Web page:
(viii) "Confidential intermediary" means a person twenty-one (21) years of age or older who has completed a training program for confidential intermediaries which meets the standards set forth by the commission pursuant to W.S. 1-22-202(b) and who is authorized to inspect confidential relinquishment and adoption records at the request of an adult adoptee, adoptive parent, biological parent, biological sibling or biological grandparent;

(ix) "Consent" means voluntary, informed, written consent. Consent always shall be preceded by an explanation that the consent permits the confidential intermediary to arrange a personal contact among biological relatives;

(x) "Court" means any court of record with jurisdiction over the matter at issue;

(xi) "This act" means W.S. 1-22-201 through 1-22-203.

1-22-202. Commission created; powers; duties.

(a) There is hereby created within the department of family services, an adoption intermediary commission of five (5) members. Representation and appointment of the members shall be as follows:

(i) One (1) member shall represent the judicial branch and shall be appointed by and serve at the pleasure of the chief justice;

(ii) One (1) member shall represent the department of family services and shall be appointed by and serve at the pleasure of the director of the department;

(iii) One (1) member shall represent private adoption agencies and shall be appointed by and serve at the pleasure of the director of the department of family services;

(iv) One (1) member shall represent programs which provide confidential intermediary services and shall be appointed by and serve at the pleasure of the director of the department of family services;

(v) One (1) member shall be an adult adoptee, adoptive parent or biological parent appointed by and serve at the pleasure of the director of the department of family services.

(b) The commission shall have the responsibility for:

(i) Drafting a manual of standards for training confidential intermediaries;

(ii) Monitoring confidential intermediary training programs to ensure compliance with the standards set forth in the manual with authority to approve or deny such programs based upon compliance with such standards;

(iii) Maintaining an up-to-date list of persons who have completed training as confidential intermediaries and communicating that list to the judicial branch.

(c) The commission shall adopt rules for its own procedure. The commission shall select a chairman, a vice-chairman, and such other officers as it deems necessary, and shall keep a record of its proceedings. The commission shall meet as often as necessary to carry out its duties, but in no instance shall it meet less than semiannually. The commission may seek input from confidential intermediary organizations in carrying out its duties.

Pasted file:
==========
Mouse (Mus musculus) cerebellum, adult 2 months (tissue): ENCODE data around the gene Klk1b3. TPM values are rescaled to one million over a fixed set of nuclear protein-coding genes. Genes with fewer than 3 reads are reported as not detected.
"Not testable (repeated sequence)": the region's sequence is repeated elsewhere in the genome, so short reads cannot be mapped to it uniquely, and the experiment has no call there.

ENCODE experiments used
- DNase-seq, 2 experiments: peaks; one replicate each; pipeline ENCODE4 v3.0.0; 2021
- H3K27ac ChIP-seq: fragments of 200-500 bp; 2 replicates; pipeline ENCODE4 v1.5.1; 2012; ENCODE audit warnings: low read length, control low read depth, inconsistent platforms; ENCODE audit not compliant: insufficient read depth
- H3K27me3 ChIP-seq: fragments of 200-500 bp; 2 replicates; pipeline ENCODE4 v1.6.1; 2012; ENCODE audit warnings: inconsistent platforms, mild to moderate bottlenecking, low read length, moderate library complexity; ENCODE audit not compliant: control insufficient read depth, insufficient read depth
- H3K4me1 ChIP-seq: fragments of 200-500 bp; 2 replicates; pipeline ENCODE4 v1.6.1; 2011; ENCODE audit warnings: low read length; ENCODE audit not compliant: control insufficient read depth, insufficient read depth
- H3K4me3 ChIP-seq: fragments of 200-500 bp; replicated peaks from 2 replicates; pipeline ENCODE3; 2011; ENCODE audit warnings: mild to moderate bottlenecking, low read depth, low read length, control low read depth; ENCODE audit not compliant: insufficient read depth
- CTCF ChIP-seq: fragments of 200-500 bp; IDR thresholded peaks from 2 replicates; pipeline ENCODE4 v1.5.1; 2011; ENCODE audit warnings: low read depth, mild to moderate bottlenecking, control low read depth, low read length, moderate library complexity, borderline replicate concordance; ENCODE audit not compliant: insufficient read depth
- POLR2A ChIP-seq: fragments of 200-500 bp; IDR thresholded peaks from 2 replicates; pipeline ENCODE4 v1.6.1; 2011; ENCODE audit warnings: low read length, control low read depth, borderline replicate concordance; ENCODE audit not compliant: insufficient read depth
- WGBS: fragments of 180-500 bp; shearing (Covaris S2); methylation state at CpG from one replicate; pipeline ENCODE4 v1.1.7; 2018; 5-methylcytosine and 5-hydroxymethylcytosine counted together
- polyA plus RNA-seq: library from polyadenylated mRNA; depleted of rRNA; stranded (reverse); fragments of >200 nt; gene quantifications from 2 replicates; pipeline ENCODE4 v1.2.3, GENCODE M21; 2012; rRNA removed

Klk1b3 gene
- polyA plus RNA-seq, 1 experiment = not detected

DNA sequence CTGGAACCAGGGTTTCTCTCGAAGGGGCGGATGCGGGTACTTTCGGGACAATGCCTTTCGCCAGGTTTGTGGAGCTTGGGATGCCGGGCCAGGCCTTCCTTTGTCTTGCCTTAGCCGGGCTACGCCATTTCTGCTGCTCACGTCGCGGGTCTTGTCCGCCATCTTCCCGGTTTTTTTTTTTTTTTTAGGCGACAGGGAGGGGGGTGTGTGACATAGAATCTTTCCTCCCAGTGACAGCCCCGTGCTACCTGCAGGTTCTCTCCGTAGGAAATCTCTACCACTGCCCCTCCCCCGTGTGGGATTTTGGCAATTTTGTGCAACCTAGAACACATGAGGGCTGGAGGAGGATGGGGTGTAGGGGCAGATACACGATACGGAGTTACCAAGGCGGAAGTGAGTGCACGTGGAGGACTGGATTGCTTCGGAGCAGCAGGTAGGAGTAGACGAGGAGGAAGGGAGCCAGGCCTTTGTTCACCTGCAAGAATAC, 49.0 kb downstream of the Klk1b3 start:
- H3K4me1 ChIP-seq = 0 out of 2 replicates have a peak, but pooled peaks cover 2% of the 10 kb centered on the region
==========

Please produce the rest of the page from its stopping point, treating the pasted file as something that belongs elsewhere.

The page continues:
(d) The commission shall be voluntary and no state funds or personnel, except members of the commission appointed pursuant to subsection (a) of this section, shall be used in its operation. The commission may accept gifts and grants and expend funds received to carry out its duties.

1-22-203. Confidential intermediaries; confidential intermediary services.

(a) Any person who has completed a confidential intermediary training program which meets the standards set forth by the commission shall be responsible for notifying the commission that his name should be included on the list of confidential intermediaries to be maintained by the commission and made available to the judicial branch. The commission's rules shall specify when and under what conditions the name of a confidential intermediary shall be removed from the list available to the judicial branch. Once a person is included on such list, he shall be:

(i) Authorized to inspect confidential relinquishment and adoption records, as ordered by the court, upon motion to the court by an adult adoptee, adoptive parent, biological parent, biological sibling or biological grandparent;

(ii) Available, subject to time constraints, for appointment by the court to act as a confidential intermediary for an adult adoptee, adoptive parent, biological parent, biological sibling or biological grandparent.

(b) Any adult adoptee, adoptive parent, biological parent, biological sibling or biological grandparent who is eighteen (18) years of age or older may file a motion, with supporting affidavit, in the court where the adoption took place or in the court in which parental rights were terminated pursuant to W.S. 14-2-308 through 14-2-319, to appoint one (1) or more confidential intermediaries for the purpose of determining the whereabouts of the unknown biological relative or relatives, except that no one shall seek to determine the whereabouts of a relative who is a minor. The court may rule on the motion and affidavit without hearing and may appoint a confidential intermediary. Costs related to the proceeding and investigation shall be the responsibility of the party filing the motion for appointment and investigation.

(c) Any information obtained by the confidential intermediary during the course of his investigation shall be kept strictly confidential and shall be utilized only for the purpose of arranging a contact between the individual who initiated the search and the sought-after biological relative.

(d) When a sought-after biological relative is located by a confidential intermediary on behalf of the individual who initiated the search:

(i) Contact shall be made between the parties involved in the investigation only when written consent for such contact has been obtained from both parties and filed with the court;

(ii) If consent for personal communication is not obtained from both parties, all relinquishment and adoption records and any information obtained by any confidential intermediary during the course of his investigation shall be returned to the court and shall remain confidential.

(e) Any person acting as a confidential intermediary who knowingly fails to comply with the provisions of subsections (c) and (d) of this section shall be subject to citation and punishment for contempt as provided by Rule 42, Wyoming Rules of Criminal Procedure.